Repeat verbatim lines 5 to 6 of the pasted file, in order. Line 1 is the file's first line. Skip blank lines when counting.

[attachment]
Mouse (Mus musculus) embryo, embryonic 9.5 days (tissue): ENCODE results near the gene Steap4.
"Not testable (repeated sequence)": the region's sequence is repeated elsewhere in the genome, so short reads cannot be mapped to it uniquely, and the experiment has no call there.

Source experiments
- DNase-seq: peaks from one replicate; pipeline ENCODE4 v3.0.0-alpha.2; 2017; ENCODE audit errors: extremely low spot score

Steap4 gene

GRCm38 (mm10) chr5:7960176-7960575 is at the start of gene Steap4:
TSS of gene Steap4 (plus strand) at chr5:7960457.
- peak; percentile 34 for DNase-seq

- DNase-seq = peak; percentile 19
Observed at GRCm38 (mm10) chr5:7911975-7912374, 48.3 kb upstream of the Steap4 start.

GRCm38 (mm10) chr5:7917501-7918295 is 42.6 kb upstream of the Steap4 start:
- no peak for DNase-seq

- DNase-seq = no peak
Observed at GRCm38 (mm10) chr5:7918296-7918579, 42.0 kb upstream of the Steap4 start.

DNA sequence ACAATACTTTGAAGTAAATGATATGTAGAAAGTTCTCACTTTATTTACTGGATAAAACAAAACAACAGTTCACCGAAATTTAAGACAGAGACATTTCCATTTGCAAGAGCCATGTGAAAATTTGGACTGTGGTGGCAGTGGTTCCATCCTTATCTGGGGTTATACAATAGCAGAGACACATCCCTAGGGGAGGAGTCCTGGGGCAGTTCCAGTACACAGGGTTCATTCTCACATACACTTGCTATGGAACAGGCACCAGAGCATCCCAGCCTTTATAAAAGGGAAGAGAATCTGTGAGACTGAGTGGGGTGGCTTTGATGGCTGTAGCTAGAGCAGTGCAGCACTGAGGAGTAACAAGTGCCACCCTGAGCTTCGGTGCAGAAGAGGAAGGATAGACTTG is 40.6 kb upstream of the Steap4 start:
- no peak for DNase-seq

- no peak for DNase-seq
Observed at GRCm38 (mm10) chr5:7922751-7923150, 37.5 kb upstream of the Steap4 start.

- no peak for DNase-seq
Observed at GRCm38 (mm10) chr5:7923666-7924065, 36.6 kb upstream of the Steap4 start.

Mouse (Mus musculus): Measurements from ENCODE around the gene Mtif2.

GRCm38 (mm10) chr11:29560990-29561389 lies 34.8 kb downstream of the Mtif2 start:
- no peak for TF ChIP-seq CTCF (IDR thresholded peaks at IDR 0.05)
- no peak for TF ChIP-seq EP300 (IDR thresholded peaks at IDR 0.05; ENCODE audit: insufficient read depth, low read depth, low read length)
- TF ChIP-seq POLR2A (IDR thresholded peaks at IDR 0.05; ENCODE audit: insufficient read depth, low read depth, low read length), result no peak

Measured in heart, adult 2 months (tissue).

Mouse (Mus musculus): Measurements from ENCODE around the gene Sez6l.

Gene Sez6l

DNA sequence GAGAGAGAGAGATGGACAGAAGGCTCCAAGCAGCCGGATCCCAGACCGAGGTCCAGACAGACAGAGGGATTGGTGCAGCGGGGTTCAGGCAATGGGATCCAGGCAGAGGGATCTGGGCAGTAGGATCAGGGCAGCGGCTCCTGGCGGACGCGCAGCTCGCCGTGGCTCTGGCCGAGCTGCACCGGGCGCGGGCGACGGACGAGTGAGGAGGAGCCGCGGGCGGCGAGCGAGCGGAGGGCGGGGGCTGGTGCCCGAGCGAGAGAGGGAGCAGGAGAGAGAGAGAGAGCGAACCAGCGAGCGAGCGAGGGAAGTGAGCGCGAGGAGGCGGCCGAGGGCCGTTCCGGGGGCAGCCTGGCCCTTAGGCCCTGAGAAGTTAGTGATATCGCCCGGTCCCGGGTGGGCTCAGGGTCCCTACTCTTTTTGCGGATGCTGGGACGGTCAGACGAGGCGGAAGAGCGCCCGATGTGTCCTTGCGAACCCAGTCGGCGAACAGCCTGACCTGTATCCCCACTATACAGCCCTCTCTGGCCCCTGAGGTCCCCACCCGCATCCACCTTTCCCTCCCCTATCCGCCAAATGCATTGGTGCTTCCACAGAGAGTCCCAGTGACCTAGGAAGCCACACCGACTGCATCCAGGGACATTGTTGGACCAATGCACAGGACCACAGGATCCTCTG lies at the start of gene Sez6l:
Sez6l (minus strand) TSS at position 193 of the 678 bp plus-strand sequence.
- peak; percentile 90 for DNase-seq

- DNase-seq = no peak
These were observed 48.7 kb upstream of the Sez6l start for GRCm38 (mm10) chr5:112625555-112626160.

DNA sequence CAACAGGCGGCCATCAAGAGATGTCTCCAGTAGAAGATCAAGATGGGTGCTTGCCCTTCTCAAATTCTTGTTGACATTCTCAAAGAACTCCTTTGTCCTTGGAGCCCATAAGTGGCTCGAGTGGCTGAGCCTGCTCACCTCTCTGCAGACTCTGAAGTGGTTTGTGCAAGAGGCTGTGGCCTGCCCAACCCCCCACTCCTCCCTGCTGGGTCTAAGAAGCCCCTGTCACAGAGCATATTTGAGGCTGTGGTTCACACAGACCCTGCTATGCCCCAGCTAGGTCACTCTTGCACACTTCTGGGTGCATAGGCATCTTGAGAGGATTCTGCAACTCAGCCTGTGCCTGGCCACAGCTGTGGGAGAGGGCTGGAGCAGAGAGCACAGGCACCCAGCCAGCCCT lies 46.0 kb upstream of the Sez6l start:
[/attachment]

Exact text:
Steap4 gene

GRCm38 (mm10) chr5:7960176-7960575 is at the start of gene Steap4: